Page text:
On the downside, it's horribly dated. This is a book about marketing strategy in the high tech business, and it was written in 1995. Unless Moore has issued a revised edition, with examples from companies that are major players in the market today, replacing the ones that have died a rapid death, the examples won't seem relevant. For example, he talks about the rosy future for a company developing and deploying inertial locator and tracking technology, and GPS has pretty well wiped out that market by now.

However, I worked in the high tech industry in that time period, and I could relate to some of what Moore shared in his book. Also, I think some of the principles still apply, so it wasn't altogether a waste of time to read, and I think marketers today could take them to heart.

Thursday, November 25, 2010

Owlsight by Mercedes Lackey

Owlsight (Valdemar: Darian's Tale, Book 2)Owlsight, sequel to Owlflight, is a fair-to-middlin' piece of adolescent fantasy (no, no not that kind of adolescent fantasy!). We pick up the story of Damian a year or so after the last book and also weave in the tale of Keithra, a young healer in the village of Errold's Grove.

Once again, too much time has passed since I read the first book in the series, and it wasn't worth investing the time re-reading it to get the feeling for how this book fits into the larger tapestry of the Valdemar series, so I ended up reading this one in fits and starts. One of Lackey's problems in some of her recent fiction is the whole concept that all of the "good guys" in the story will somehow be reasonable and nice and live happily ever after, once their minor misunderstandings are out of the way. It seems as if, at one time, Lackey actually put together some really nasty villains in her novels and built characters with depth.

The more I read, however, the less I cared about how things turned out. The trials and tribulations of Damian's and Keithra's coming of age weren't all that exciting. I'll probably pick up the last book in this set, Owlknight, just to avoid a gap on the bookshelves, but I'll wait till it hits the used bookstores.

Wednesday, November 24, 2010

Extraordinary, Ordinary People by Condoleeza Rice

Extraordinary, Ordinary People: A Memoir of Family
Every so often, and sometimes even by design, the sequence of books I'm reading takes on a theme. I saw Condi Rice on a talk show a few weeks ago, and liked the sound of her book, so I put in a hold request at the library. I recently posted over on Soon Remembered Tales about Juan Williams' book, Enough. A big part of that book was about the power of education, and how it can lift minorities from poverty. This theme is HUGE in Rice's autobiography.

Condoleeza Rice was raised in a black home in Birmingham, Alabama during some of the worst civil rights abuses and strongly racist environment that this country has ever seen, since the abolition of slavery. Yet her extended family managed to succeed and live a middle class lifestyle from shortly after the Civil War ended through the power of education, basically. Her grandparents did everything they could to learn to read and write (which was forbidden to blacks under slavery), and get high school and college educations. On both her mother's and father's sides of the family, they produced preachers and teachers, mostly, and some of them like her father, did both.

Condi's folks knew that education was the key to advancement in America, and they pounded that idea home, not only in her upbringing, but with every young person they interacted with. Her father, John Rice, considered himself an education evangelist, fully sold out to the gospel of higher education. Her mother, Anna, was also a teacher, and spent her entire life encouraging the children in her classrooms to go on to college. There are a couple of anecdotes in this book about Condi's grandfather actually driving cross country to bring back a straying relative and enroll them in college.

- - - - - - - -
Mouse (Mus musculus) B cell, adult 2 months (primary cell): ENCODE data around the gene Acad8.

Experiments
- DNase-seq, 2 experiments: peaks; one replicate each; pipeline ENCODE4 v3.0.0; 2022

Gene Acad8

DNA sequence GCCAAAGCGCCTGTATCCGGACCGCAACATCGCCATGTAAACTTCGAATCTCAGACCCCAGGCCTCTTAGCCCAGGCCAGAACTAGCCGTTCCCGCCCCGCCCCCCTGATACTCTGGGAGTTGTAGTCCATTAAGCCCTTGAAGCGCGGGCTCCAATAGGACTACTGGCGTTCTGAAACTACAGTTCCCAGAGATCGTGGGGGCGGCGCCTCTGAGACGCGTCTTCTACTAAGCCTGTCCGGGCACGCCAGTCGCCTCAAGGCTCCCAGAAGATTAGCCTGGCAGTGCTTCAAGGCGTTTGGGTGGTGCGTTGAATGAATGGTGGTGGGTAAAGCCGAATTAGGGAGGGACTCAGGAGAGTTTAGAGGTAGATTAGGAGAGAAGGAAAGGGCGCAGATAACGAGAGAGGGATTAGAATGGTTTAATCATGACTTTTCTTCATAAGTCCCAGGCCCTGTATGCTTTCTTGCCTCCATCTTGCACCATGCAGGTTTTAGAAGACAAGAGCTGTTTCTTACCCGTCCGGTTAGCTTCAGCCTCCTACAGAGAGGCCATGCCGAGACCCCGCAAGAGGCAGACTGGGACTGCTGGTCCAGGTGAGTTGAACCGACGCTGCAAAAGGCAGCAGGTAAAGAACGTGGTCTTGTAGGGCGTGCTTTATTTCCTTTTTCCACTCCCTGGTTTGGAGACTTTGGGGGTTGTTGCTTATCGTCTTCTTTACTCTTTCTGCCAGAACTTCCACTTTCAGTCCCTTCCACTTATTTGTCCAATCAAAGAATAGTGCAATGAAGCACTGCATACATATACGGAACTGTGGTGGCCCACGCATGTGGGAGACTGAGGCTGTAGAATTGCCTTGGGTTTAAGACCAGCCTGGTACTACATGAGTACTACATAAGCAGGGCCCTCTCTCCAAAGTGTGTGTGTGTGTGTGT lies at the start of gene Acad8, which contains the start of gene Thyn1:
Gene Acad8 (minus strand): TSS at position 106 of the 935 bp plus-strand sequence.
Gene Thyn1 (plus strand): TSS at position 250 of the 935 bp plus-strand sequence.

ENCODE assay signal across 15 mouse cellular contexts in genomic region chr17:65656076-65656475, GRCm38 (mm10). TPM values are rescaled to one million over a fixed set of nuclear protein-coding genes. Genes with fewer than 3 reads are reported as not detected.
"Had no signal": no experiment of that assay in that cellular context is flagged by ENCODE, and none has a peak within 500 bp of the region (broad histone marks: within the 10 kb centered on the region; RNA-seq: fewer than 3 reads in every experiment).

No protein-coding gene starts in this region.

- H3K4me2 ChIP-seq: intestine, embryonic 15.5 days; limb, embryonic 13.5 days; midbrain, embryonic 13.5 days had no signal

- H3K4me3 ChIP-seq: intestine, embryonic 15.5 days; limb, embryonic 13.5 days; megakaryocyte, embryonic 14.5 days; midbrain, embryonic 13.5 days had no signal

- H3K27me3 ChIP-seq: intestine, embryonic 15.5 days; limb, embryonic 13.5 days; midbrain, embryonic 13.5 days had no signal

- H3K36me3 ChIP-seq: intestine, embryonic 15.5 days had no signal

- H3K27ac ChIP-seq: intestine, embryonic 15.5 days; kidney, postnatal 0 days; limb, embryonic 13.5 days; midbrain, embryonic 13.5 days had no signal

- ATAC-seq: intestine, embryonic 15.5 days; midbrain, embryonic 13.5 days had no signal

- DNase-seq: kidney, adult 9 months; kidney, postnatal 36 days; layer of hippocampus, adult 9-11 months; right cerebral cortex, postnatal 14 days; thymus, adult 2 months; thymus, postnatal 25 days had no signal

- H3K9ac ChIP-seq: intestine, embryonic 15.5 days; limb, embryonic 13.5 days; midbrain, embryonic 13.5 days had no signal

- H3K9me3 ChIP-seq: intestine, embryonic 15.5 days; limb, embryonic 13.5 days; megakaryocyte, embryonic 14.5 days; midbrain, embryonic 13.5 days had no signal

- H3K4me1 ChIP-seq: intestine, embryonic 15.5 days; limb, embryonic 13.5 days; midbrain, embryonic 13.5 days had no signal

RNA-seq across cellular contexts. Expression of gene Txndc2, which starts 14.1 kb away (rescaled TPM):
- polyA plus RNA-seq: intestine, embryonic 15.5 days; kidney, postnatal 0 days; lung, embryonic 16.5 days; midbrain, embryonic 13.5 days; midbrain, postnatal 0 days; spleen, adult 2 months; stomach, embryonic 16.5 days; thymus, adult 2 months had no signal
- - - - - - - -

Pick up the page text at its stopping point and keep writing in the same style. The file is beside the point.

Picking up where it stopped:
Condi began her college education as a music performance major, but realized after a while that that wasn't anything she could see herself doing as a long term career, so she switched to political science and international relations, eventually winning her degree at Denver University. Later, she got her masters and doctoral degrees, and went on to serve as a national security advisor in the first and second Bush administrations, as well as Secretary of State. Ms. Rice was, in my opinion, driven to succeed, by the high expectations and strong work ethic her family taught.

She openly admits that a certain amount of the opportunities she was given were a result of affirmative action, but if she hadn't been willing and able and prepared to do the work "twice as well as a white person", she would never have attained the level of success which she has.

Condi did a lot of work with minority students in Palo Alto after she left the first Bush White House. One approach that had a lot of success was in pairing young blacks with successful blacks in college or faculty positions - mentorships. The president of Stanford worried that she was setting up a miniature "segregated" academic system. Condi writes, "Ironically, that was exactly what I was doing - trying to reproduce elements of my segregated childhood, when teachers did no worry about being called racists for their high expectations and "no victims" approach."

I find it interesting or ironic, myself, that blacks actually did a better job of educating themselves, and succeeding in America, prior to segregation, in some senses. This happened even in the face of horrible discrimination, and appalling lack of funding and supplies. I think the two main reasons for this are that they were usually taught by fellow blacks, who had a vested interest, and a very strong desire, to see their children and their people get the best possible education - teachers like Condi's family, and they had a positive attitude towards education reinforced by families that believed strongly that with hard work and a good education, blacks could truly attain the American Dream.